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Mass Sea Turtle Die-offs Likely Caused by Pollution

By Lacy Schley
Jun 11, 2019 5:00 PMDec 13, 2019 5:55 PM
Sea Turtle - Shutterstock
(Credit: Worlds Wildlife Wonders/Shutterstock)


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In the past decade, alarming mass die-offs have hit sea turtle populations in the Great Barrier Reef, specifically the endangered green turtle species — and no one could figure out why. A recent paper in Science of the Total Environment proposes a potential answer. Researchers studied green turtles from three regions — two coastal sites likely to be impacted by human activity and a more pristine offshore site — from 2014 to 2017. They found that metal contaminants, namely cobalt, were present in populations with unusually high numbers of sick turtles. Though they’re unsure of the pollutants’ source, the group speculates human activity is likely a culprit. The group hopes the findings can help inform future conservation efforts aimed toward green turtle populations.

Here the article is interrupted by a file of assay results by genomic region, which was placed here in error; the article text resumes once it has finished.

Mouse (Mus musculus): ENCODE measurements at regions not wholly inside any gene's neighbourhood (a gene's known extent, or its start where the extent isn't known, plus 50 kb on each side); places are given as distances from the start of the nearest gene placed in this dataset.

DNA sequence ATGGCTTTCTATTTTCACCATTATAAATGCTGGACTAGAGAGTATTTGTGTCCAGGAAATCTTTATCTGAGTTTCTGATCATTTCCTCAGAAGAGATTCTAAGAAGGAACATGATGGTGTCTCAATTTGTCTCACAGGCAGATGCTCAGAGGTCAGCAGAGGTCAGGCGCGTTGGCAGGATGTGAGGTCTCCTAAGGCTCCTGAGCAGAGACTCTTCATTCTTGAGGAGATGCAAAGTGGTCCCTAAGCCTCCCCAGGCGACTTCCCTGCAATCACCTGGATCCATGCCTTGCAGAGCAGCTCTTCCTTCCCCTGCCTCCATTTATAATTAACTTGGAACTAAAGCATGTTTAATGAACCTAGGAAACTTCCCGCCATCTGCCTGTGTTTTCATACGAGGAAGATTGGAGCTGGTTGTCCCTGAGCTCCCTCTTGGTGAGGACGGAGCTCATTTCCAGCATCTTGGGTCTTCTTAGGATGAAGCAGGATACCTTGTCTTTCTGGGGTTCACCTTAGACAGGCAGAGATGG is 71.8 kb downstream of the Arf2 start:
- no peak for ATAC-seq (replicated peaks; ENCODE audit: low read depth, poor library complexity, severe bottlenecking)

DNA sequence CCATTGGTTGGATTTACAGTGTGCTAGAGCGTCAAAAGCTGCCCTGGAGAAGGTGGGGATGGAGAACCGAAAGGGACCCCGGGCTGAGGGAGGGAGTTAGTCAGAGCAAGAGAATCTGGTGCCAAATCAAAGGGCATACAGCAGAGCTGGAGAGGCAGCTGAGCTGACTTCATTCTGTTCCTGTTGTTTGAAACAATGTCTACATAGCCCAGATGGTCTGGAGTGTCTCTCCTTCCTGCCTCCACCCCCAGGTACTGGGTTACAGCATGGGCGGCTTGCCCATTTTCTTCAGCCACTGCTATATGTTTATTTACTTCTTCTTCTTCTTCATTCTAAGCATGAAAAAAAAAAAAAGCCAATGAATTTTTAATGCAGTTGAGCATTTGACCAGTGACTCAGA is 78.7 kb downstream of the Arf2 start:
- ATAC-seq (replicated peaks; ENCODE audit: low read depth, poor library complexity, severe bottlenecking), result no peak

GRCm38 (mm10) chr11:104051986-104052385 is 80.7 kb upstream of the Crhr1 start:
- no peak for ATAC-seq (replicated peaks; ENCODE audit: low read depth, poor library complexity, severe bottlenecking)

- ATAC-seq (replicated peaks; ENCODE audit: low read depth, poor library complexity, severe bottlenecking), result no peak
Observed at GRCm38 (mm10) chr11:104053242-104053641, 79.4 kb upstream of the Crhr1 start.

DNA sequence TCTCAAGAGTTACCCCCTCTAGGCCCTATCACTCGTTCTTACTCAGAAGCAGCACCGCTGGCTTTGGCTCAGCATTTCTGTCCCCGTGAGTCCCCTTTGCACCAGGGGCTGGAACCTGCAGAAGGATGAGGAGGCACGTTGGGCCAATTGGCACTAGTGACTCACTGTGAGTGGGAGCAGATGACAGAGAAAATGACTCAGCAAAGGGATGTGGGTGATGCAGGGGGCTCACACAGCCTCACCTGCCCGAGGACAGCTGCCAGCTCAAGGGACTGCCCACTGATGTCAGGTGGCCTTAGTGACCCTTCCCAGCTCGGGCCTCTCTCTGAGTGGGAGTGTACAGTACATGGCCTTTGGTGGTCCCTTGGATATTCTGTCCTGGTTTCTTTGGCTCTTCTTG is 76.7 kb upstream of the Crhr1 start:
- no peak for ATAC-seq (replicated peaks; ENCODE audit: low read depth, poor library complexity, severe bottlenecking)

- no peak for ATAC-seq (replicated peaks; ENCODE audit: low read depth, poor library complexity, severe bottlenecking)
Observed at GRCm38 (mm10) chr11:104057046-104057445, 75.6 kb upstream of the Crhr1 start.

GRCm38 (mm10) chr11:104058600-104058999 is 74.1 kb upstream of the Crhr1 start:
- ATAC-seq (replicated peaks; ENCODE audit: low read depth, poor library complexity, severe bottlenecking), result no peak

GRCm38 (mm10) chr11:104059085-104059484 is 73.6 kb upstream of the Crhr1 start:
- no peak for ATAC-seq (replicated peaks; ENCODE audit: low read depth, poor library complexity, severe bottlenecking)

[This story originally appeared in print as "Won't Somebody Please Think of the Turtles?"]

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